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cytogenetics

By Justin Petrone
Growing demand for arrays designed to detect tumor copy-number changes is enticing more chip manufacturers to offer tools tailor-made for cancer research.

The American College of Medical Genetics this month published recommendations for how best to design and interpret chromosomal microarrays used in clinical labs.

A company official shed little light on Agilent's plans for the diagnostics space, but an investment analyst said that the company will probably remain a peripheral player.

The Madrid-based genetic diagnostics center, which is authorized by Madrid's health department and is accredited by the Spanish Association of Human Genetics, becomes Agilent's first certified service provider in the country.

Affymetrix expects CytoScan HD to "set performance standards" in the cytogenetics research market, and believes that the new chip will have the "broadest degree of coverage for constitutional and cancer applications."

The new high-density chips could give Roche NimbleGen an advantage in the market for clinical research arrays, such as cytogenetics, where it competes against Affymetrix, Agilent Technologies, and Illumina.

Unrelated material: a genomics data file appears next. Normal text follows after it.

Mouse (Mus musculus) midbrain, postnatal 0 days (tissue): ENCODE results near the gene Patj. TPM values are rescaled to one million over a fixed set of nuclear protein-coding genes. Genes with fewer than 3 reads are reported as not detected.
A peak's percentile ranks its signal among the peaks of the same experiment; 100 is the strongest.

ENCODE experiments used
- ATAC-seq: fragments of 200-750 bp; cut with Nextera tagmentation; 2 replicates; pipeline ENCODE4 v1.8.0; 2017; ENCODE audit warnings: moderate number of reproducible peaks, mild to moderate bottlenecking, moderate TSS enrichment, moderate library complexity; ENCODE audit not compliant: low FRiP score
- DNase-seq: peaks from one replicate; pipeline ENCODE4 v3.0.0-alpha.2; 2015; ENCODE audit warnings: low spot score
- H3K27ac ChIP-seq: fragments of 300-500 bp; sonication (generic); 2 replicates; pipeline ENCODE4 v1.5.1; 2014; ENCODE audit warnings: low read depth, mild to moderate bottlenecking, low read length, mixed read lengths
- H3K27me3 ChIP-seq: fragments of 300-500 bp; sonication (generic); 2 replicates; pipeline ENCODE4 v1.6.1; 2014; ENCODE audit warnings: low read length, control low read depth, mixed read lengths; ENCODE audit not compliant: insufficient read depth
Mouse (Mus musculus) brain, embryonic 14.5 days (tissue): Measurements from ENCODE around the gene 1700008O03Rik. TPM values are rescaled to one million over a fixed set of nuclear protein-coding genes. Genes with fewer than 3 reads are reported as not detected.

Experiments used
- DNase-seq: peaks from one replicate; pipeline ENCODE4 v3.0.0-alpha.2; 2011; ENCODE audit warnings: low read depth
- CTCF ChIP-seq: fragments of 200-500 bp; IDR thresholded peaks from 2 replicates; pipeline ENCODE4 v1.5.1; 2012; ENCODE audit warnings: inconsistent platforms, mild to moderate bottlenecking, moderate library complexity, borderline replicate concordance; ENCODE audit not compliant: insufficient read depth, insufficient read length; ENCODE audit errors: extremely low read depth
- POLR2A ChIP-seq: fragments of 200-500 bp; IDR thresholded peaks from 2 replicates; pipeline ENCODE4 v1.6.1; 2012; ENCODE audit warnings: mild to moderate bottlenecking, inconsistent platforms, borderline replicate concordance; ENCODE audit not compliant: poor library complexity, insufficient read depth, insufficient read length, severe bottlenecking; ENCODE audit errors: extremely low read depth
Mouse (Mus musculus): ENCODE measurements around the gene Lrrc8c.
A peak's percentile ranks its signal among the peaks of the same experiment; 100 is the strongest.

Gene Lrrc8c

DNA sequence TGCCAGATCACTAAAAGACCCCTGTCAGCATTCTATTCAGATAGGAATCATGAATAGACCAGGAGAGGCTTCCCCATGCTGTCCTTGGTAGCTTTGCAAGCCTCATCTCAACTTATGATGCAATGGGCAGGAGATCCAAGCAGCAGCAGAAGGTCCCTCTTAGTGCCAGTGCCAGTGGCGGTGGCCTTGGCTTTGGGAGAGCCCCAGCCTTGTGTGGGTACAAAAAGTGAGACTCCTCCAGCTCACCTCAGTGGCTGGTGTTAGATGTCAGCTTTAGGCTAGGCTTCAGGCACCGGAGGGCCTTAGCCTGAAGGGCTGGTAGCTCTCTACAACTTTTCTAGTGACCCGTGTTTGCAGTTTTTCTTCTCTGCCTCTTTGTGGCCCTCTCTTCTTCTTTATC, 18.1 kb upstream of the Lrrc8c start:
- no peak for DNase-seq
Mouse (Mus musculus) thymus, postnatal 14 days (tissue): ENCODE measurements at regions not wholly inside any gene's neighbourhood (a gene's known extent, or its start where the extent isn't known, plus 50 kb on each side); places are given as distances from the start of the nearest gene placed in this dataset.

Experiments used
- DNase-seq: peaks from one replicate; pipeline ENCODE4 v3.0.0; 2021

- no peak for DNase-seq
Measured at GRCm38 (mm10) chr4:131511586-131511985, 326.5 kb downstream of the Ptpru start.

Array technology has enabled cytogeneticists to inadvertently identify children born of incestuous relationships, a fact that has caused researchers at Baylor College of Medicine to call for official guidelines on handling such cases.

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According to Gizmodo, researchers have developed a list of a million nucleic acid-like polymers that could store genetic information.

An opinion piece in the Washington Post argues that golden rice could save the sight and lives of many children.

US National Institutes of Health has issued a new draft data-sharing policy, ScienceInsider reports.

In Cell this week: analysis of immune microenvironment in hepatocellular carcinoma, proteogenomic analysis of clear cell renal cell carcinoma, and more.